Figure 1C shows the magnetic-dynamics component of the transmitted voltage for a 335-mV incident step at H = 630 Oe. A strong oscillatory signal is seen at 3.12 GHz. This frequency increases with H as expected for a signal due to precession of magnetic moment in a field and decreases with increasing amplitude of the voltage step. A similar dependence of the steady-state precession frequency on field and dc current is found in frequency-domain measurements, so we can calibrate our current step amplitudes by comparing the two types of experiments (Fig. 1D). [Discontinuities in Fig. 1D are related to transitions between precessional modes (15)]. The conversion factor between the incident voltage amplitude and the current through the sample is 0.025 ohm-1. This calibration agrees with the equivalent circuit for our apparatus (Fig. 1D, inset) to within 5%.

The amplitude of the oscillatory signal in Fig. 1C increases from zero to a maximum over a subnanosecond time interval, followed by a slow decay. Because frequency-domain measurements show that the motion at long times is a steady-state precessional mode, the decay should not be understood as an actual loss of precession amplitude. Instead, it is an effect of averaging over multiple traces that do not maintain phase coherence. The measured dephasing rate (∼10 MHz) corresponds well to the width of the spectral peak in the frequency domain at the equivalent dc bias (Fig. 1D, inset). For the bias conditions of Fig. 1, C and D (inset), the amplitudes of the signals in both the time- and frequency-domain measurements are consistent with a maximum precession angle of approximately 35° (23).

The turn-on time of the oscillations (<1ns) in Fig. 1C is much faster than the dynamics excited in samples for which the moments of the two magnetic layers are initially approximately parallel (21). This confirms simulations showing that an increasing offset angle θ0 should reduce this response time (18, 24).

At H < Hc, spin transfer can drive magnetic reversal. The dynamical process by which reversal is achieved has been a subject of considerable theoretical debate. Some models (1, 18) predict that the transfer of angular momentum can generate precession in a nano-magnet with a precession angle that increases continuously until the moment has flipped. Other models (9, 20) have suggested that spin transfer excites short-wavelength magnons, effectively heating the sample incoherently to accelerate reversal. Our time-domain techniques enabled us to observe directly the dynamics throughout the process of spin-transfer–driven reversal, and we found that reversal on nano-second scales was accomplished by a process of precession. For this measurement, we applied two pulse sequences (signal and baseline) at H = 0 Oe (21). For the signal sequence, we began with the two magnetic moments in the low-resistance state and then applied a 10-ns current pulse of positive polarity, followed by a 100-ns reset current pulse of negative polarity and a 10-μs waiting time at zero bias. The nanomagnet switched from the low- to the high-resistance state during the positive-going pulse of this sequence and was returned to the low-resistance state by the reset pulse. To obtain a baseline signal for subtracting the transmitted voltage pulse, we started with the moments in the high-resistance configuration and applied only 10-ns pulses of positive polarity, so that the moments always remained in the high-resistance state.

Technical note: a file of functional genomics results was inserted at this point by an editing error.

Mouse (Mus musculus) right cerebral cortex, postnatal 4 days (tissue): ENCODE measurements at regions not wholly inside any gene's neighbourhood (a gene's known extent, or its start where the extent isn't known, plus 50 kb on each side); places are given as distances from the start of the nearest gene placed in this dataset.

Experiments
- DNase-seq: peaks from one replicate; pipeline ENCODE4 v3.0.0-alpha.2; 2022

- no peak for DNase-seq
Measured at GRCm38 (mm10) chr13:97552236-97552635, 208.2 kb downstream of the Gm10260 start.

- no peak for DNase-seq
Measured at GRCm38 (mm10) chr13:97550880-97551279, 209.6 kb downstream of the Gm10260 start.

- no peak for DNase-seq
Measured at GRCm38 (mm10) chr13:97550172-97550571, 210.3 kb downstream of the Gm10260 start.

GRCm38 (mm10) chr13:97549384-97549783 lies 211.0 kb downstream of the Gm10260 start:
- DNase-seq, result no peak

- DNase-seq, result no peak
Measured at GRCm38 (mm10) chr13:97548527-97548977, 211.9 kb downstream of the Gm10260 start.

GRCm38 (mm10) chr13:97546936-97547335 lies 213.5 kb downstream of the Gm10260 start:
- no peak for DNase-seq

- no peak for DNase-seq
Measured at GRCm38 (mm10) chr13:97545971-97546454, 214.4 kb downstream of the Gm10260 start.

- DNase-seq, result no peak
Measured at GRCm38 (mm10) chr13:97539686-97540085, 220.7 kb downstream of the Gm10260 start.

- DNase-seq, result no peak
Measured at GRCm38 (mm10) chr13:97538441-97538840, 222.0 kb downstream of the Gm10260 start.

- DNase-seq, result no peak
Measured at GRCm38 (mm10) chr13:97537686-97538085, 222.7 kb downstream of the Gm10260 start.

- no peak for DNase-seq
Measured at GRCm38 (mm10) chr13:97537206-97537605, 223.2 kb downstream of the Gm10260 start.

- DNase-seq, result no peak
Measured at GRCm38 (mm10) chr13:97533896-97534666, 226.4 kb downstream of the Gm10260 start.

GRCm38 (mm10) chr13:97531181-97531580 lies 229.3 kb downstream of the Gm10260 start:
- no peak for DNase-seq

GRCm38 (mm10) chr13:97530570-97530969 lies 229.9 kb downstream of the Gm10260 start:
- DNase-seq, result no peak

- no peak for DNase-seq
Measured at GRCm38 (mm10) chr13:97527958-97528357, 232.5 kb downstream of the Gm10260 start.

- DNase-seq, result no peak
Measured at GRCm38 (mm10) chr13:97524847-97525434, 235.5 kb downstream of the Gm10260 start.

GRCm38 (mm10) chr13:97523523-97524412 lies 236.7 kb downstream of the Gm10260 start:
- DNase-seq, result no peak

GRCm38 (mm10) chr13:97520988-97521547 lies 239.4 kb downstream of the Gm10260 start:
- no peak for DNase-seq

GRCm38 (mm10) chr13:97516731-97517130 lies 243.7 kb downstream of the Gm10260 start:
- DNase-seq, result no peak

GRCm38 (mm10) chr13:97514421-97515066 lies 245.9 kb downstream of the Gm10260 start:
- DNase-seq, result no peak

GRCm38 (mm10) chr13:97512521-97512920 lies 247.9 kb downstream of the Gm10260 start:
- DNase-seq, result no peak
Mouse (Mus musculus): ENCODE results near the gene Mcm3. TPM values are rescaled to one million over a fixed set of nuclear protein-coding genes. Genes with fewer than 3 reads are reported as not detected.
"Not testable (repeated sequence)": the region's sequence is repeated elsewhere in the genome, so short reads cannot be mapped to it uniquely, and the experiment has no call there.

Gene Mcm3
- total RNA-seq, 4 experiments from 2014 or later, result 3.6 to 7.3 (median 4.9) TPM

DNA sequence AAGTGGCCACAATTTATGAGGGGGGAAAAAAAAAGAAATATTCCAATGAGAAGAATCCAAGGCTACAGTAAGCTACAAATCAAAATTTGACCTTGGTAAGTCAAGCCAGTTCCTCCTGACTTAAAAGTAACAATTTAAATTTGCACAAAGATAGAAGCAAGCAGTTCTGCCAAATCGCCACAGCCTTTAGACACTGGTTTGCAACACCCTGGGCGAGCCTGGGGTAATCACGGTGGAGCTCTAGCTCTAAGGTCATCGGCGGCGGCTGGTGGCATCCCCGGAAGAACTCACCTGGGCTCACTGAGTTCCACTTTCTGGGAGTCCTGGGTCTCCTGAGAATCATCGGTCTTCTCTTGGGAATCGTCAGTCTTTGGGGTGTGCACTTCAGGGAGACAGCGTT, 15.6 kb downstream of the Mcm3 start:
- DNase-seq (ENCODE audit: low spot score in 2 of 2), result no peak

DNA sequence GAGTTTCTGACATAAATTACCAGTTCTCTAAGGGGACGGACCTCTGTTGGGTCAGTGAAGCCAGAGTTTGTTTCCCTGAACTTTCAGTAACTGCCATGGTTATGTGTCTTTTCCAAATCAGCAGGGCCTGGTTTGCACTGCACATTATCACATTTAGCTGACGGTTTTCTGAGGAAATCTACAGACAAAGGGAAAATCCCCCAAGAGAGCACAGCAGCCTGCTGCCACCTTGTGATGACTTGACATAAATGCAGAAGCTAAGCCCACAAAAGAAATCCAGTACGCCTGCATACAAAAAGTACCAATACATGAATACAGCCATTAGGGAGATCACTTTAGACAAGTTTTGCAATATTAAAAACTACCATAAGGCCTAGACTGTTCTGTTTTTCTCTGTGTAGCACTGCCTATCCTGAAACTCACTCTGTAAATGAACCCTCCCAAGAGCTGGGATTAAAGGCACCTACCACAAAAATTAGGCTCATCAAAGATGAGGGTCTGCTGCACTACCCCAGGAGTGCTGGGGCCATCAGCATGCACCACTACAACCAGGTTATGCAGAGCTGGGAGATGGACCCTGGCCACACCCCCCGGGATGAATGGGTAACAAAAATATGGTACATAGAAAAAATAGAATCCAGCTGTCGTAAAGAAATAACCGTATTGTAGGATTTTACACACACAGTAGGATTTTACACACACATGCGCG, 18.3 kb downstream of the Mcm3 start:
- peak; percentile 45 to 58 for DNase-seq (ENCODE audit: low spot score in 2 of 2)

The signal-minus-baseline traces are shown in Fig. 2, A to C, for three magnitudes of the current pulse. The initial voltage drop V is due to the pulse onset at time t ≈ 0.3 ns. After the pulse onset, coherent oscillations are present, which lead to an increase in V that corresponds to reversal from the low- to high-resistance magnetic configuration. The transition between the two resistance states in Fig. 2, A to C, appears to be gradual. However, we argue that this apparent gradualness can be explained by averaging over multiple switching events, each with a sharp transition but with a distribution of initial magnetic-orientation angles due to thermal fluctuations and possibly different initial micromagnetic configurations (25). Figure 2D shows the results of a simulation of current-induced nanomagnet switching performed by numerical solution of the Landau-Lifshitz-Gilbert (LLG) equation of motion, including the Slonczewski form of the spin-transfer torque (26), solved in the approximation that the nanomagnet responds as a single macrospin. The blue line in Fig. 2D shows the calculated voltage trace for an individual event of precessional reversal. The red line is an average over 2000 switching events for a Gaussian distribution of the initial angle for the moment of the free magnet. We assume a standard deviation of 4°, corresponding to the thermal fluctuations at temperature T = 40 K for a nanomagnet with the uniaxial anisotropy energy of 0.8 eV. Given the quality of agreement between the simulations and the data in Fig. 2, A to C, we conclude that phase-coherent precessional motion within the spin-torque model gives a good description of the current-induced switching process.

Fig. 2.

Voltage signals due to current-induced switching of the free-layer magnet in sample 1 at H = 0 Oe and T = 40 K, during a 10-ns current pulse of three different amplitudes: (A) Ip = 3.4 mA, (B) Ip = 4.8 mA, and (C) Ip = 6.6 mA. Each plot represents an average over 4 × 104 oscilloscope traces. [Inset in (C)] Dependence of switching time on Ip, with a fit to τS = τA/(Ip/I0 – 1). (D) Voltage signals given by LLG simulations of current-induced switching, assuming μ0MS = 0.81 T for Py, a damping parameter α = 0.025, a current polarization P = 0.3, a uniaxial anisotropy field = 300 Oe, and a 30° angle between the magnetic moment of the free layer and the current polarization. The blue line shows an individual switching event. The red line is an average over 2000 switching events with a Gaussian distribution of initial directions for the magnetic moment equivalent to thermal fluctuations at 40 K. a.u., arbitrary units.